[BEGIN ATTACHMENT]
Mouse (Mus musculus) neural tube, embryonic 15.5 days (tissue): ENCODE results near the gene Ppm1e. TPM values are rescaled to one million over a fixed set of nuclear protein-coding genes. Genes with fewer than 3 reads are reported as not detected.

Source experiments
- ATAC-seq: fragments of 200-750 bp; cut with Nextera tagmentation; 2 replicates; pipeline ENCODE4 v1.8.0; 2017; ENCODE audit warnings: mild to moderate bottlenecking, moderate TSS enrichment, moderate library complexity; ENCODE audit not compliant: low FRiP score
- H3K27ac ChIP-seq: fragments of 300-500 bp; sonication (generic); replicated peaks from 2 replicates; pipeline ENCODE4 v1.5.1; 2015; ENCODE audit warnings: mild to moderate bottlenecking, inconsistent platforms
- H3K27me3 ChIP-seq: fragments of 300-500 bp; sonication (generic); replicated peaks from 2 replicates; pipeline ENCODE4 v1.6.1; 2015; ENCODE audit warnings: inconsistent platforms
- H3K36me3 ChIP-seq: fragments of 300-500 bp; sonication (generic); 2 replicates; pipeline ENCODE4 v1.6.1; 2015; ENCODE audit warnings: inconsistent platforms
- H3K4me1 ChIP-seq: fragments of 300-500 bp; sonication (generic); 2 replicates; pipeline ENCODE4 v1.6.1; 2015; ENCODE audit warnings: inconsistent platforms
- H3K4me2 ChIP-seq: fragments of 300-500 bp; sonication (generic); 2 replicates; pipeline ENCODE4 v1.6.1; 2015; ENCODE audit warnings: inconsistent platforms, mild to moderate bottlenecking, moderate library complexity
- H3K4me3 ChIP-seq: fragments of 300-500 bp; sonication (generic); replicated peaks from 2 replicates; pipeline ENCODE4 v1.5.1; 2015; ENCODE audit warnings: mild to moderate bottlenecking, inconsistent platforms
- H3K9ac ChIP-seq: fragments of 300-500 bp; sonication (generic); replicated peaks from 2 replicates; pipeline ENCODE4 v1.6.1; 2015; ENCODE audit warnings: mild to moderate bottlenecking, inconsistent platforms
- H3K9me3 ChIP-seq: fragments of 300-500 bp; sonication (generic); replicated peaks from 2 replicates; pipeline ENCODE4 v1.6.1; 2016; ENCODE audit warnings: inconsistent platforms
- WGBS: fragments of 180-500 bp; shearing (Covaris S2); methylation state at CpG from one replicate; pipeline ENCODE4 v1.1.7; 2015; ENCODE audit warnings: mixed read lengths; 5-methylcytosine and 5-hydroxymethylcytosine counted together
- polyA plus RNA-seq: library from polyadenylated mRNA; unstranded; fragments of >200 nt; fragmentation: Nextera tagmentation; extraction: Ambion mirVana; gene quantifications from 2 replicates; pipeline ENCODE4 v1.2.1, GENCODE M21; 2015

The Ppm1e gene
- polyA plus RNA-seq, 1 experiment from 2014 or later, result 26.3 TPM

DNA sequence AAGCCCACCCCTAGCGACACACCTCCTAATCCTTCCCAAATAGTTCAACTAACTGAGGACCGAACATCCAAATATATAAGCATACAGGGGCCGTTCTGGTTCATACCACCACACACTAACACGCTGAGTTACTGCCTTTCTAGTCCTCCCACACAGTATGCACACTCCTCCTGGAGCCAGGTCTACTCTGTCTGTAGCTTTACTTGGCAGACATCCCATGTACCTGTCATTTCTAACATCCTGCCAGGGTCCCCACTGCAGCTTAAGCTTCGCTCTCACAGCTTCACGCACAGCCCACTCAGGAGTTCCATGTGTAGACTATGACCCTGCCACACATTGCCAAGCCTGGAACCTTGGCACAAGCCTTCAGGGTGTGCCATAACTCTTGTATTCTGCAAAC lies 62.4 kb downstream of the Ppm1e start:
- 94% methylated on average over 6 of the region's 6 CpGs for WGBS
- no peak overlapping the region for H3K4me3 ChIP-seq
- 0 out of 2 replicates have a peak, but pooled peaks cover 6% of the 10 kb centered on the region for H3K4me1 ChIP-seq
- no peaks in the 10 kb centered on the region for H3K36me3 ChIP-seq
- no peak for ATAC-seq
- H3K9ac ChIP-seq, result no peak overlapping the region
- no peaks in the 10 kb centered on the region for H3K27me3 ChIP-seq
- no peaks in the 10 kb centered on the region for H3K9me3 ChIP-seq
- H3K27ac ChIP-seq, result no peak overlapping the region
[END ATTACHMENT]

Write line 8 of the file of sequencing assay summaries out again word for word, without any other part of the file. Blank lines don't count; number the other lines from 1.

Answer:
- H3K4me2 ChIP-seq: fragments of 300-500 bp; sonication (generic); 2 replicates; pipeline ENCODE4 v1.6.1; 2015; ENCODE audit warnings: inconsistent platforms, mild to moderate bottlenecking, moderate library complexity